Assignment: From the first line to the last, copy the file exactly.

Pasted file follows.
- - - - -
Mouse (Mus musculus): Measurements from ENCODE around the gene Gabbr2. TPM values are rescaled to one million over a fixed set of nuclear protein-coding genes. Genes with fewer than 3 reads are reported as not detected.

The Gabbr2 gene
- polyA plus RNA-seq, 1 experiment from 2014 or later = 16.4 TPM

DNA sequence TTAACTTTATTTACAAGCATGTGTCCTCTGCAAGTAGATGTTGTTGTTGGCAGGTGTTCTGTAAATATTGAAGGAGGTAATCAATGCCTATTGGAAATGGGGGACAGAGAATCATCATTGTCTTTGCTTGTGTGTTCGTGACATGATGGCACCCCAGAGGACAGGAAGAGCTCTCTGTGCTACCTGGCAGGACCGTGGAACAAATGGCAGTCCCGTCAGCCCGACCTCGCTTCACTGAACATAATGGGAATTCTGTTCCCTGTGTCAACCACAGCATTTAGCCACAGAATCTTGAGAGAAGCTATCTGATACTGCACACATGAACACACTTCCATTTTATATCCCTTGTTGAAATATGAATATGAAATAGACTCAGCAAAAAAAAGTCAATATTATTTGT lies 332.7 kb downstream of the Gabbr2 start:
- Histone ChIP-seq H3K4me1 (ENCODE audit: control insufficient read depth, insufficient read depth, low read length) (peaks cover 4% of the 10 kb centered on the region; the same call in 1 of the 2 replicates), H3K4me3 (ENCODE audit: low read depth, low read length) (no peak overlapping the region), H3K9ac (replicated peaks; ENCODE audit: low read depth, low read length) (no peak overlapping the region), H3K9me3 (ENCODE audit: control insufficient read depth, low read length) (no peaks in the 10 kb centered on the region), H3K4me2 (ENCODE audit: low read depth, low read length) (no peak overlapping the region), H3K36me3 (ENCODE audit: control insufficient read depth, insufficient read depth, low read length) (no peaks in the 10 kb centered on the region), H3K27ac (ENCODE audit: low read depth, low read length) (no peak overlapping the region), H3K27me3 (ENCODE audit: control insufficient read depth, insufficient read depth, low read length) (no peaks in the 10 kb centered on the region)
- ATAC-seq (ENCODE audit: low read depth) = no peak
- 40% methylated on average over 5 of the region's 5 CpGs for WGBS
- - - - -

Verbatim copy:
Mouse (Mus musculus): Measurements from ENCODE around the gene Gabbr2. TPM values are rescaled to one million over a fixed set of nuclear protein-coding genes. Genes with fewer than 3 reads are reported as not detected.

The Gabbr2 gene
- polyA plus RNA-seq, 1 experiment from 2014 or later = 16.4 TPM

DNA sequence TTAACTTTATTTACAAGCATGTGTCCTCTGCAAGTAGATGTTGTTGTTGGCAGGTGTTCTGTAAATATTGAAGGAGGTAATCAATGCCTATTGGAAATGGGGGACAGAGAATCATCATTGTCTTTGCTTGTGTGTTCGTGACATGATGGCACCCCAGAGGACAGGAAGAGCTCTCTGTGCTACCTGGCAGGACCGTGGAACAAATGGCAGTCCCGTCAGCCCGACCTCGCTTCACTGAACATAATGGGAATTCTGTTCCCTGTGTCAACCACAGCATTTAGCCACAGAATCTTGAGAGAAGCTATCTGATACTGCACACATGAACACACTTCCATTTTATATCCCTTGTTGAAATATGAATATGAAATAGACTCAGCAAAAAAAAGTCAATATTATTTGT lies 332.7 kb downstream of the Gabbr2 start:
- Histone ChIP-seq H3K4me1 (ENCODE audit: control insufficient read depth, insufficient read depth, low read length) (peaks cover 4% of the 10 kb centered on the region; the same call in 1 of the 2 replicates), H3K4me3 (ENCODE audit: low read depth, low read length) (no peak overlapping the region), H3K9ac (replicated peaks; ENCODE audit: low read depth, low read length) (no peak overlapping the region), H3K9me3 (ENCODE audit: control insufficient read depth, low read length) (no peaks in the 10 kb centered on the region), H3K4me2 (ENCODE audit: low read depth, low read length) (no peak overlapping the region), H3K36me3 (ENCODE audit: control insufficient read depth, insufficient read depth, low read length) (no peaks in the 10 kb centered on the region), H3K27ac (ENCODE audit: low read depth, low read length) (no peak overlapping the region), H3K27me3 (ENCODE audit: control insufficient read depth, insufficient read depth, low read length) (no peaks in the 10 kb centered on the region)
- ATAC-seq (ENCODE audit: low read depth) = no peak
- 40% methylated on average over 5 of the region's 5 CpGs for WGBS